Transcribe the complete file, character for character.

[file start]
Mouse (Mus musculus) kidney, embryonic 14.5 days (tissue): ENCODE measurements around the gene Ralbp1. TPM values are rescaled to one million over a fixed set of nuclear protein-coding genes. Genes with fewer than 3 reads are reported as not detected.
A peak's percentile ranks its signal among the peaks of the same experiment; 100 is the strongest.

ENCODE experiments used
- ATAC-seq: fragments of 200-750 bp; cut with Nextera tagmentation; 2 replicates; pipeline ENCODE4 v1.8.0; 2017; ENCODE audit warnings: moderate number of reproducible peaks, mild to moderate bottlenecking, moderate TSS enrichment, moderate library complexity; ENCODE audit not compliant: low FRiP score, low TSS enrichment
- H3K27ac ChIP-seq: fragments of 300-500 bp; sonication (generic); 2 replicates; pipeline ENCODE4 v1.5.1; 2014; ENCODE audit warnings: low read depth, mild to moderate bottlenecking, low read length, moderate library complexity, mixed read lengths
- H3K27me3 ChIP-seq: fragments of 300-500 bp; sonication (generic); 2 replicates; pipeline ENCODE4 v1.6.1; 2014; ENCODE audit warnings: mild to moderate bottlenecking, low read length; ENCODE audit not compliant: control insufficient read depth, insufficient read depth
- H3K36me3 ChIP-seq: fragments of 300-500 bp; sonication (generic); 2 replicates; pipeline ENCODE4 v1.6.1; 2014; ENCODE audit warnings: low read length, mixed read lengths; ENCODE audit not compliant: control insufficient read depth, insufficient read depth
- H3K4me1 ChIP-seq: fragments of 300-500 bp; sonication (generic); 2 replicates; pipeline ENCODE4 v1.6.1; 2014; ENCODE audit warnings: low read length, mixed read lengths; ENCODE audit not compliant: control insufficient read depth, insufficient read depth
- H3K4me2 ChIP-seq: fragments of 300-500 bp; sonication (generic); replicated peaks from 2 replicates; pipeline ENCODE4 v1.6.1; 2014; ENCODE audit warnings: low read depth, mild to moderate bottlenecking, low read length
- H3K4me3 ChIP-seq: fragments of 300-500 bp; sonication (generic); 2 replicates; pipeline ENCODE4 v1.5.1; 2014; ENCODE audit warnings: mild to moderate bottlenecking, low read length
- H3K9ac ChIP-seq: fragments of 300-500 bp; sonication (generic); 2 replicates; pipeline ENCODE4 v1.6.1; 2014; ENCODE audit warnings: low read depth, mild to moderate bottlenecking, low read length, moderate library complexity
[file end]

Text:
Mouse (Mus musculus) kidney, embryonic 14.5 days (tissue): ENCODE measurements around the gene Ralbp1. TPM values are rescaled to one million over a fixed set of nuclear protein-coding genes. Genes with fewer than 3 reads are reported as not detected.
A peak's percentile ranks its signal among the peaks of the same experiment; 100 is the strongest.

ENCODE experiments used
- ATAC-seq: fragments of 200-750 bp; cut with Nextera tagmentation; 2 replicates; pipeline ENCODE4 v1.8.0; 2017; ENCODE audit warnings: moderate number of reproducible peaks, mild to moderate bottlenecking, moderate TSS enrichment, moderate library complexity; ENCODE audit not compliant: low FRiP score, low TSS enrichment
- H3K27ac ChIP-seq: fragments of 300-500 bp; sonication (generic); 2 replicates; pipeline ENCODE4 v1.5.1; 2014; ENCODE audit warnings: low read depth, mild to moderate bottlenecking, low read length, moderate library complexity, mixed read lengths
- H3K27me3 ChIP-seq: fragments of 300-500 bp; sonication (generic); 2 replicates; pipeline ENCODE4 v1.6.1; 2014; ENCODE audit warnings: mild to moderate bottlenecking, low read length; ENCODE audit not compliant: control insufficient read depth, insufficient read depth
- H3K36me3 ChIP-seq: fragments of 300-500 bp; sonication (generic); 2 replicates; pipeline ENCODE4 v1.6.1; 2014; ENCODE audit warnings: low read length, mixed read lengths; ENCODE audit not compliant: control insufficient read depth, insufficient read depth
- H3K4me1 ChIP-seq: fragments of 300-500 bp; sonication (generic); 2 replicates; pipeline ENCODE4 v1.6.1; 2014; ENCODE audit warnings: low read length, mixed read lengths; ENCODE audit not compliant: control insufficient read depth, insufficient read depth
- H3K4me2 ChIP-seq: fragments of 300-500 bp; sonication (generic); replicated peaks from 2 replicates; pipeline ENCODE4 v1.6.1; 2014; ENCODE audit warnings: low read depth, mild to moderate bottlenecking, low read length
- H3K4me3 ChIP-seq: fragments of 300-500 bp; sonication (generic); 2 replicates; pipeline ENCODE4 v1.5.1; 2014; ENCODE audit warnings: mild to moderate bottlenecking, low read length
- H3K9ac ChIP-seq: fragments of 300-500 bp; sonication (generic); 2 replicates; pipeline ENCODE4 v1.6.1; 2014; ENCODE audit warnings: low read depth, mild to moderate bottlenecking, low read length, moderate library complexity